Use local transport or carpool where possible to minimise your carbon footprint, and if your destination allows it, explore on foot (walking tours are a great way to experience a place). If self-driving, plan your trips to eliminate unnecessary kilometers.
SEE: Cape Town to be first city in Africa to use electric buses
Reduce your use of plastic and bring (and use) your own toiletries. Instead of buying new travel-size bottles every time, why don’t you just refill the same bottles at home?
Did you know that 500 000 half-used bars of soap are sent to landfills daily? And then there is also the half-used plastic bottles (or tubes) of shampoo, body wash and lotion.
- Activities and buying local products
A typical day of exploring while travelling involves places to go, things to do and people to meet. Be a responsible traveller when you choose your activities.
Engage with local culture in a respectful manner; ask before taking photos, dress appropriately, respect religious rituals and traditions. Choose activities that do no harm to the environment; no abusive animal activities (for example elephant riding, tiger selfies, cub petting or dolphin swimming).
SEE: The Rise of Naked Tourism: It reveals more than just bare bottoms
Support local tour operators, engage with those who plough back into their communities, those who employ locally and focus on education. Support local stores, arts and crafts and don’t purchase anything made from ivory, turtle shell or other harmful animal products. If you are visiting a country where haggling is the norm, keep in mind that you can afford to travel, don’t be petty over R10. Settle and pay.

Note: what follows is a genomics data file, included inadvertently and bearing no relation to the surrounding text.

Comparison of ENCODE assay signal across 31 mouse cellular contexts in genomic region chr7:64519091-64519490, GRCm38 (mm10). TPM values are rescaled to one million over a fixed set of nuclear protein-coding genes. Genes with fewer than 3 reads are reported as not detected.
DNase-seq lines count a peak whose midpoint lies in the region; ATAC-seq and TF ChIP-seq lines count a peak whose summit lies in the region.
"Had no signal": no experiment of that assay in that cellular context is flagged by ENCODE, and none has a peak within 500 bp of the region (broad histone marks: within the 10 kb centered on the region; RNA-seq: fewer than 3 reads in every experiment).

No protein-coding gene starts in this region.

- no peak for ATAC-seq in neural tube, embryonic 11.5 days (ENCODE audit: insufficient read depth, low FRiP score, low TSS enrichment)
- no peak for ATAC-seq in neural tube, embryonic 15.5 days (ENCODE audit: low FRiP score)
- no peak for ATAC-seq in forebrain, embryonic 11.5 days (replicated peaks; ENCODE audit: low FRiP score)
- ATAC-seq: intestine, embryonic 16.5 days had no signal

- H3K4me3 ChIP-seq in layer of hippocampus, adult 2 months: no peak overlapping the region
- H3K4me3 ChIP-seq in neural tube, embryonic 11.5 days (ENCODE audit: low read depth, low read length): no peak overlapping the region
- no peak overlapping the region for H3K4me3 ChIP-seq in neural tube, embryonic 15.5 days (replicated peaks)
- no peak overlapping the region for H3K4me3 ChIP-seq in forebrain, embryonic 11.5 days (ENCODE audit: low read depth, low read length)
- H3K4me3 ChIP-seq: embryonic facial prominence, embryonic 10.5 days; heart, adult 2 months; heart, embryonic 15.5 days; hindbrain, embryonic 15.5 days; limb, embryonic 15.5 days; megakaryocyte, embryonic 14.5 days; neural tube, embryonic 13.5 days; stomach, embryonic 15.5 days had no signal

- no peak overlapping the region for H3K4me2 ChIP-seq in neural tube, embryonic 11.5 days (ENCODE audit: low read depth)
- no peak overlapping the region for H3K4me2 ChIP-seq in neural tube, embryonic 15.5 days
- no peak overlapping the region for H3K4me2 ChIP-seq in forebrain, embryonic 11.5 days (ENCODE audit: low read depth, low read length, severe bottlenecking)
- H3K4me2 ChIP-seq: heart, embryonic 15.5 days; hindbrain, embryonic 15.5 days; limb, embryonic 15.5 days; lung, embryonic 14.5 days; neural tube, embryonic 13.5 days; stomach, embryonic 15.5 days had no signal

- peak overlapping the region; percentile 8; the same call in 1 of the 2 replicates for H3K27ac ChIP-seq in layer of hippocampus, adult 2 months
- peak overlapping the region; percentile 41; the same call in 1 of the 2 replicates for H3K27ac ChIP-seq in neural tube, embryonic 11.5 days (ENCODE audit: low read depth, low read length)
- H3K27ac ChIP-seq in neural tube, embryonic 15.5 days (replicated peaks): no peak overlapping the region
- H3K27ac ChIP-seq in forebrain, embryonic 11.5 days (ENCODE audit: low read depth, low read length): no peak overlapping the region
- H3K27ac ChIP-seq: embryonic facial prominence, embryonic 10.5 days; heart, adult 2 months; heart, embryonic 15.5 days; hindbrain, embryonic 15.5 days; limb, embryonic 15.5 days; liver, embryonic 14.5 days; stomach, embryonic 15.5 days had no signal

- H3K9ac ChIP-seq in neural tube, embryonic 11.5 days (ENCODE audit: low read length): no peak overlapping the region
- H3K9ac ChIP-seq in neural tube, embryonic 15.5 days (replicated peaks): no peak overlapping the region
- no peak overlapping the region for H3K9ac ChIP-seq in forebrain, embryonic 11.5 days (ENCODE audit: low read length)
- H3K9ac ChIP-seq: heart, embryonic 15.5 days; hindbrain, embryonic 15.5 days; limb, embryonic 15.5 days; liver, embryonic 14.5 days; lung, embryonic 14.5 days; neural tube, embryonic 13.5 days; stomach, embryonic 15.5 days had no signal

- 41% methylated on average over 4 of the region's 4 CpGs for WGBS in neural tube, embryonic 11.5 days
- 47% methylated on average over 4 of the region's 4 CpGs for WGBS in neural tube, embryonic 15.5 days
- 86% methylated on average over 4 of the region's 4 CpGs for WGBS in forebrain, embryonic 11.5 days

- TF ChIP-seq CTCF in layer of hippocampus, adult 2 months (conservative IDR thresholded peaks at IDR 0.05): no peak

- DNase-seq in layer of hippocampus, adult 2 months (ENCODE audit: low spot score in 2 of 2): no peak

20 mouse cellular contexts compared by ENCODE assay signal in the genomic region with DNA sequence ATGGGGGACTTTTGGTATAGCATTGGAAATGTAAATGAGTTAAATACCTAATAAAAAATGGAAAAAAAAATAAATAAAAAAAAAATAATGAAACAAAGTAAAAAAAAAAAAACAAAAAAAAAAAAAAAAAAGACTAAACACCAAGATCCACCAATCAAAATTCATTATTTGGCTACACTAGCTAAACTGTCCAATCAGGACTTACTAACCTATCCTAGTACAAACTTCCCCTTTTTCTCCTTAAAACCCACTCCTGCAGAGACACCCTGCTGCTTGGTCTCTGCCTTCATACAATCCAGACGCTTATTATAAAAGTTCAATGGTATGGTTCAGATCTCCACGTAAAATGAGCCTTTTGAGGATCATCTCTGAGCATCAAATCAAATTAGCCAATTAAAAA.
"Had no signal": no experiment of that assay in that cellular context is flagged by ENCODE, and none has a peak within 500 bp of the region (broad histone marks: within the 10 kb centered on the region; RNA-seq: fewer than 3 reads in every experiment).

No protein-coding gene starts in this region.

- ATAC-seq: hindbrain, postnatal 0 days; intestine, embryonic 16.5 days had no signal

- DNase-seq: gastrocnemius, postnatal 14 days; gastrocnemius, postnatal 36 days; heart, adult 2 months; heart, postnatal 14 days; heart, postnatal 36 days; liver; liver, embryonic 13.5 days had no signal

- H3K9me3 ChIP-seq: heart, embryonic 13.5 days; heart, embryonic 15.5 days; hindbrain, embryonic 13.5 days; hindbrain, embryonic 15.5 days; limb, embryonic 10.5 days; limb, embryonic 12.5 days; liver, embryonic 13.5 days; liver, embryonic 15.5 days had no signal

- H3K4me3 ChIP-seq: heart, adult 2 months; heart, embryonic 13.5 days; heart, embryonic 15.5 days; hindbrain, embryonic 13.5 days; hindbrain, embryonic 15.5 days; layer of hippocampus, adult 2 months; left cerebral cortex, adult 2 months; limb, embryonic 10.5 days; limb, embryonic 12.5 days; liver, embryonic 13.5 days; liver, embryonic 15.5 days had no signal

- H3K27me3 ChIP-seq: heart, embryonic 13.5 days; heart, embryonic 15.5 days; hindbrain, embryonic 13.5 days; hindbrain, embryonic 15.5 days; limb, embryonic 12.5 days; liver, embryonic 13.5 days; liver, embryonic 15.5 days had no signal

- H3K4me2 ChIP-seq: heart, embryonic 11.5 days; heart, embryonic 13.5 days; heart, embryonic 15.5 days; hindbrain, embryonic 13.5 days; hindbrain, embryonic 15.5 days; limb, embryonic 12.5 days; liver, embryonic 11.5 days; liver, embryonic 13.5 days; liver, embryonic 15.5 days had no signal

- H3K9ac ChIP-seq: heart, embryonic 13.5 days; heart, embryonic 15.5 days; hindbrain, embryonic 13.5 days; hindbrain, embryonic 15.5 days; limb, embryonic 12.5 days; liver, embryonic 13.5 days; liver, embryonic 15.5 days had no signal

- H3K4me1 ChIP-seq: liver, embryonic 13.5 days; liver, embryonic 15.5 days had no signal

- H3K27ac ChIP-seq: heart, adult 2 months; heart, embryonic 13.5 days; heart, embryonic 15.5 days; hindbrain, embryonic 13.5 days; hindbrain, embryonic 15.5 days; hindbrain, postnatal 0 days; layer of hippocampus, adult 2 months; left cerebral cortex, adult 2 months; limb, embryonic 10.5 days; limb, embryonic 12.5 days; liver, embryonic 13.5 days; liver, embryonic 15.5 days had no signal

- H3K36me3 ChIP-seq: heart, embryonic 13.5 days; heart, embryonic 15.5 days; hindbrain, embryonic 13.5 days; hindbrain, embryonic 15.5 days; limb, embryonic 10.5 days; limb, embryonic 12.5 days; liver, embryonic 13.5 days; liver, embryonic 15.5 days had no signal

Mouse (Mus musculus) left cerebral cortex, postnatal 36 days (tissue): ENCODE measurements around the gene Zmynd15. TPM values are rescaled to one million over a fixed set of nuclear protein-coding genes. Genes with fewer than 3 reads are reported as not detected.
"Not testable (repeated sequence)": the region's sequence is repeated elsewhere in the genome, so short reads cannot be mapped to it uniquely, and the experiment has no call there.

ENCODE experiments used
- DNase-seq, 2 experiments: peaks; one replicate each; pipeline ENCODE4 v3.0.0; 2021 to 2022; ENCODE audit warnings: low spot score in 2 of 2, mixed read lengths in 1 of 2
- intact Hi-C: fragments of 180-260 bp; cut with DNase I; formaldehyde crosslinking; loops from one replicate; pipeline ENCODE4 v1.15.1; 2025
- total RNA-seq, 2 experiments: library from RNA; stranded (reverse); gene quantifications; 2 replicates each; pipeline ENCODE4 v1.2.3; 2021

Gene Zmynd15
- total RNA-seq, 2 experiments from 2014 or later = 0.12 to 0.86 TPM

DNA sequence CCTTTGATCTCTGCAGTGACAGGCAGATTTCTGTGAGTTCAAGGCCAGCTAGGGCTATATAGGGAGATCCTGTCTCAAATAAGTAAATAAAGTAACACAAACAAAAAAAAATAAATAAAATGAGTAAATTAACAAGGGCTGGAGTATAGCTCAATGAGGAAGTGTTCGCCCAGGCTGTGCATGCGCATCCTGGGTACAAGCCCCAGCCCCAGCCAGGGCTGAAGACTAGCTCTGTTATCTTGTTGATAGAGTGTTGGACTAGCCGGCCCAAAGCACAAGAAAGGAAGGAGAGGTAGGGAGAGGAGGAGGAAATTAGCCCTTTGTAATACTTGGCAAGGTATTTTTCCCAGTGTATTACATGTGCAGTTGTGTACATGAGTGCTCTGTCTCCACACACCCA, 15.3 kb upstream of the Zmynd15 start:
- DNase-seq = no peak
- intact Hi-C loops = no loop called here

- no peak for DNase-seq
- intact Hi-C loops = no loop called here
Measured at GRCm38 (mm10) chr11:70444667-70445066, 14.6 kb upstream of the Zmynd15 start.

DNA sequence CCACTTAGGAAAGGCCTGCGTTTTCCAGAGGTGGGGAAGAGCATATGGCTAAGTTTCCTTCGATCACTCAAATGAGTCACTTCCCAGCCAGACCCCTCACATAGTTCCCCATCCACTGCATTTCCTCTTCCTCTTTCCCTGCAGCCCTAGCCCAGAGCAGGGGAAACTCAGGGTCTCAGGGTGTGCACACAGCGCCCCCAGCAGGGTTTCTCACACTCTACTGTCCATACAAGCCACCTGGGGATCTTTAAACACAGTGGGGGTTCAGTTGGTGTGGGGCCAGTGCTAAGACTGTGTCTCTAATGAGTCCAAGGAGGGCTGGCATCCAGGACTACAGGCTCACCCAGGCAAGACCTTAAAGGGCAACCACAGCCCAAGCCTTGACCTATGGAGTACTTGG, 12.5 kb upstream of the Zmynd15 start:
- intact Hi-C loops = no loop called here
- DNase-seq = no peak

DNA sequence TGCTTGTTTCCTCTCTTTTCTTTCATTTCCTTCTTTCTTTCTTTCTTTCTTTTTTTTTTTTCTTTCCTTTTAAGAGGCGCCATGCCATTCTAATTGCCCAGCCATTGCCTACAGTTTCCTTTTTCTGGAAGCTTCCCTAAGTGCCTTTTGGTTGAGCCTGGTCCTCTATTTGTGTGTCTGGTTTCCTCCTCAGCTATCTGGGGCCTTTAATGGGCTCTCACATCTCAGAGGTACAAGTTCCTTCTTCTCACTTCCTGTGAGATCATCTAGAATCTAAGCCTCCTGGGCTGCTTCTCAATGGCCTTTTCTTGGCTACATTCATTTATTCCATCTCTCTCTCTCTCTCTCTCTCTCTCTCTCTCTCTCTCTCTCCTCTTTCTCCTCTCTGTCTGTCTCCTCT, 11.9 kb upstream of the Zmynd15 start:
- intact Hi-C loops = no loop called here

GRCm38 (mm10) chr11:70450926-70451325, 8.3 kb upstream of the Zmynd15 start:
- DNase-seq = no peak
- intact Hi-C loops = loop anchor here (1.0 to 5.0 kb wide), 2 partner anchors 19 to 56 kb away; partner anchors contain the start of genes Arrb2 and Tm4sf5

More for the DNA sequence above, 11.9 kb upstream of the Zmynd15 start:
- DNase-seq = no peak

It is time that our need for a better planet becomes bigger than our need for that perfect photo, item or activity.
Water is our most valuable resource and it is pretty simple: Don't waste it.
SEE: PICS: Cape Water Crisis collection points as Level 6b water restrictions announced
Plastic pollution is bigger than ever and it will continue to take over and occur in natural places such as our oceans where marine animals consume it unless we drastically cut down on plastic. Instead of buying new plastic products while travelling, use a reusable water bottle, coffee cup and shopping bag. Stay clear of food-on-the-go (or rather, its containers and utensils), packaged food and decline straws.
WATCH: Kenyans want to sail recycled flip-flops boat to SA
Dispose your trash in allocated trash cans and keep an eye out for recycling bins. If you see a piece of plastic in the street or on the beach, be nice to planet earth and pick it up. If you are going for a hike or picnic somewhere in nature leave nothing but footprints, take your trash and food leftovers home with you. Leftover food can cause health problems for wild animals and birds and it robs the animal of its natural survival skills and habituates them to humans.
In case you are wondering if it is okay to feed a monkey, bird or antelope in a national park or reserve in South Africa, the answer is a big fat, NO.
There are but a few simple things you can do to be friendlier to our planet; there is no change too small because in the end, all the small changes can and will have a big impact.
What to read next on Traveller24:
- WATCH: Turtles on Christmas Island battle against pollution
- PICS: Cape Water Crisis collection points as Level 6b water restrictions announced
- Get your cute dose for the day with this newly discovered dwarf lemur